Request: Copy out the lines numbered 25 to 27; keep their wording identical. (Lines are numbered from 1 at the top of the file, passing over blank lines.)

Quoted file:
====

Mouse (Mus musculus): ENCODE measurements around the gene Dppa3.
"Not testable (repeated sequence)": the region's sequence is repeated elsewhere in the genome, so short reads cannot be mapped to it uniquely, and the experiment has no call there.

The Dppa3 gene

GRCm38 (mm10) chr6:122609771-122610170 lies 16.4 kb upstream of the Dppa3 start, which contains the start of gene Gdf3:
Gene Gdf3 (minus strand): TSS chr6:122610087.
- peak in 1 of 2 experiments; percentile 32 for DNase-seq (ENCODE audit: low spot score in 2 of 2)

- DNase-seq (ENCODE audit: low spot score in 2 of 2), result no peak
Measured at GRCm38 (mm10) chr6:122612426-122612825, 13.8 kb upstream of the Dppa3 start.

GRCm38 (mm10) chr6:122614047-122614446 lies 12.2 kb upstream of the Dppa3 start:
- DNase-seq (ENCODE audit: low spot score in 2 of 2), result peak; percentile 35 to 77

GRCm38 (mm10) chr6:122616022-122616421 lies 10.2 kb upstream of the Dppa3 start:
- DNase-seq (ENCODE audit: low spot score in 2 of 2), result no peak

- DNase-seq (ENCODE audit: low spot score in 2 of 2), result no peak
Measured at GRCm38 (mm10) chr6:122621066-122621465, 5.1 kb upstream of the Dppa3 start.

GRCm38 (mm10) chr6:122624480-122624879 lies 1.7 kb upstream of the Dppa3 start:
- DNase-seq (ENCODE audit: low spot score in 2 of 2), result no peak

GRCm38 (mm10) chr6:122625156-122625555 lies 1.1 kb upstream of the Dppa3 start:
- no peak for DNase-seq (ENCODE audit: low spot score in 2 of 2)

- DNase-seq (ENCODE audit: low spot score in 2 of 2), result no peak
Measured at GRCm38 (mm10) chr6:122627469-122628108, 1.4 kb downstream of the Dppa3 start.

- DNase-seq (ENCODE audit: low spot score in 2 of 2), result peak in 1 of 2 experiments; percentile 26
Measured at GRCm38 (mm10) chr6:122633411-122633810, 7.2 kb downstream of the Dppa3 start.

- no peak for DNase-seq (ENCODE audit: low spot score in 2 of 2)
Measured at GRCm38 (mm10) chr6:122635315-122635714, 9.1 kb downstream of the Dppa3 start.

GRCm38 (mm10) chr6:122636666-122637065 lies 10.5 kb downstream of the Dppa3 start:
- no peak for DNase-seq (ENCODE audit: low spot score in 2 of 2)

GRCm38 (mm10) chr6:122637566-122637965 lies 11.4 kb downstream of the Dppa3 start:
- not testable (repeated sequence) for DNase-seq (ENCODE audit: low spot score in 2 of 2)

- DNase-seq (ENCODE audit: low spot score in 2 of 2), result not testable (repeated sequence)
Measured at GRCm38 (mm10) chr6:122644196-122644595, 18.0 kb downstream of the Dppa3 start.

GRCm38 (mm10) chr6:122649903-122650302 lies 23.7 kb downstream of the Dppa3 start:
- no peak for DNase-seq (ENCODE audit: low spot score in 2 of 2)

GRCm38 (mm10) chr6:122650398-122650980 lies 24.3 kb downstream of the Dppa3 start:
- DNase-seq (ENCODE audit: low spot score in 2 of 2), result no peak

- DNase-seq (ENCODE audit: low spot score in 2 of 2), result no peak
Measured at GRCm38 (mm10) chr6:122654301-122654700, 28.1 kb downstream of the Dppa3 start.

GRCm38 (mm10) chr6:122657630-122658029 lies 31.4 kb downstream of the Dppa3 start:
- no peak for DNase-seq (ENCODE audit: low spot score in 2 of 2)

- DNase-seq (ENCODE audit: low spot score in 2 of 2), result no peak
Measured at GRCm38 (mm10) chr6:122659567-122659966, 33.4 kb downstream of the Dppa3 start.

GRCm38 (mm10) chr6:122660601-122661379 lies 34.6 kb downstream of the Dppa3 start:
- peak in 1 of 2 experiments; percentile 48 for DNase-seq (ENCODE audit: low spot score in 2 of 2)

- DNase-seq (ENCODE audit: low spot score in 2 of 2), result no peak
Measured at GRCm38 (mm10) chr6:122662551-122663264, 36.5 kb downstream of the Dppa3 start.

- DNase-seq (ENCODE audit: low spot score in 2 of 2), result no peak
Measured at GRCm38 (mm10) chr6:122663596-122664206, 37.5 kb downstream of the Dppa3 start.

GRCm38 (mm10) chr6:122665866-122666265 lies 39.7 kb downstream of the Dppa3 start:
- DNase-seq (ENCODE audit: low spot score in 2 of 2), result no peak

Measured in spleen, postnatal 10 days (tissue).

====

GRCm38 (mm10) chr6:122636666-122637065 lies 10.5 kb downstream of the Dppa3 start:
- no peak for DNase-seq (ENCODE audit: low spot score in 2 of 2)

GRCm38 (mm10) chr6:122637566-122637965 lies 11.4 kb downstream of the Dppa3 start: